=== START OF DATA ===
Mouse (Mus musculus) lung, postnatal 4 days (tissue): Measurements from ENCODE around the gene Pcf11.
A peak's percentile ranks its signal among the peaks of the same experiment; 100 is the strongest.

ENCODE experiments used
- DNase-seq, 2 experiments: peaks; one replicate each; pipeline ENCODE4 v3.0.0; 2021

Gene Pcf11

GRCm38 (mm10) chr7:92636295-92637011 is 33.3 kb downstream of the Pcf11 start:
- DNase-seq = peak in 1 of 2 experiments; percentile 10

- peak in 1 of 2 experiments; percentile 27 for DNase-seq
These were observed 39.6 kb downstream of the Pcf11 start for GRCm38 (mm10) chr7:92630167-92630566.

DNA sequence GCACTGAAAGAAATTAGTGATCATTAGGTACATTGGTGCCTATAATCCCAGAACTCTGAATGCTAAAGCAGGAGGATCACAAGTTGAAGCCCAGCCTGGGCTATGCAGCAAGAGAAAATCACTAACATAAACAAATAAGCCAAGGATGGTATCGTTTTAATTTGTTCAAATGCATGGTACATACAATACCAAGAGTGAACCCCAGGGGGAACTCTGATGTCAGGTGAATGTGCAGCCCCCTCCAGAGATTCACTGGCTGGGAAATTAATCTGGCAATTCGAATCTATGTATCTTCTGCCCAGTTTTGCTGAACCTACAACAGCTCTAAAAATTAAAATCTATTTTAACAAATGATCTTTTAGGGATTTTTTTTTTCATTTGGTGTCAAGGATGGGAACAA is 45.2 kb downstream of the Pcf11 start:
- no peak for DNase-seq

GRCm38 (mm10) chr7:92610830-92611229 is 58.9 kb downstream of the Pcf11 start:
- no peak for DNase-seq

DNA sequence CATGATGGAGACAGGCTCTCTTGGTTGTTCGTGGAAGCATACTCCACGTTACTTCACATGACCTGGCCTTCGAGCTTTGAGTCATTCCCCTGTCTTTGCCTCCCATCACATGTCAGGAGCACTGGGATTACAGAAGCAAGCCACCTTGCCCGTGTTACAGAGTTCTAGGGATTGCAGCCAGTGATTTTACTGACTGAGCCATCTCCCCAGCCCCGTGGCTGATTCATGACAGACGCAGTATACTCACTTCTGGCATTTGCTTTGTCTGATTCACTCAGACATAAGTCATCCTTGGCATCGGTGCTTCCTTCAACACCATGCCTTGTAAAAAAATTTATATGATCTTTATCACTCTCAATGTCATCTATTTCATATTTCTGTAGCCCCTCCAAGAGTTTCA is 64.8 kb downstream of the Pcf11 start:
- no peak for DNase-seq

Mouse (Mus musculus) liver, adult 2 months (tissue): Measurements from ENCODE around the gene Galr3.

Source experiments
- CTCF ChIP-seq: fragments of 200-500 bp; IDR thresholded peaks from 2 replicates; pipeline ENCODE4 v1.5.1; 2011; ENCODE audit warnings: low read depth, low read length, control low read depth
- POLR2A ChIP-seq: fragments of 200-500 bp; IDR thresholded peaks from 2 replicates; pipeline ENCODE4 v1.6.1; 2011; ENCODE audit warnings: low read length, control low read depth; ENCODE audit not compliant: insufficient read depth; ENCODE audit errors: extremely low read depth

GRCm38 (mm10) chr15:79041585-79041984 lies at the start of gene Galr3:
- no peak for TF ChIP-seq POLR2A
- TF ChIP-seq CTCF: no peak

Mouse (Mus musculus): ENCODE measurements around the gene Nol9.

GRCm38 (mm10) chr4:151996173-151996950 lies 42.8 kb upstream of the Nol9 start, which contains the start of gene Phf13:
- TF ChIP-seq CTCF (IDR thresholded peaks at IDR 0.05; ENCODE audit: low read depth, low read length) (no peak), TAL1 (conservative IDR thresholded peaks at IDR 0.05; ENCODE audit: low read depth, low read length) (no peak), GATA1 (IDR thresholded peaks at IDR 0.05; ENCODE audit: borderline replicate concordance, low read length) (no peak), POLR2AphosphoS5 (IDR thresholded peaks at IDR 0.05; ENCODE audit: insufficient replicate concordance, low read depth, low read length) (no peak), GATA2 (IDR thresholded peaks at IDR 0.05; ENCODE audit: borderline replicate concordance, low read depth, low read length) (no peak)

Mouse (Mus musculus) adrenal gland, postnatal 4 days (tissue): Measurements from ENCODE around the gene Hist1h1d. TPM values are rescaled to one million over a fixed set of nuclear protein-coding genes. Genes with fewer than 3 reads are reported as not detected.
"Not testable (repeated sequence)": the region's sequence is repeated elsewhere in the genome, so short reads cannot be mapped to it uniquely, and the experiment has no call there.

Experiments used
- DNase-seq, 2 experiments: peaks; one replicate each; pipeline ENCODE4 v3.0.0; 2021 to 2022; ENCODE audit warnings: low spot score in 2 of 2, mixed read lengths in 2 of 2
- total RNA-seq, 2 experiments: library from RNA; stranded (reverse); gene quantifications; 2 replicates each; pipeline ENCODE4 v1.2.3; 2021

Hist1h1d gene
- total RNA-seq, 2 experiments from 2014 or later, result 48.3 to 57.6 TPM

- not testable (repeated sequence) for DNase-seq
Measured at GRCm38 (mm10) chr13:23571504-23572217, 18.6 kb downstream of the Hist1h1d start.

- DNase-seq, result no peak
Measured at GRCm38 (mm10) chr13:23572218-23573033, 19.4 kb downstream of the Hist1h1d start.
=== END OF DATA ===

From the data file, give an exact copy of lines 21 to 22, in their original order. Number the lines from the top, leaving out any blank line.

- no peak for TF ChIP-seq POLR2A
- TF ChIP-seq CTCF: no peak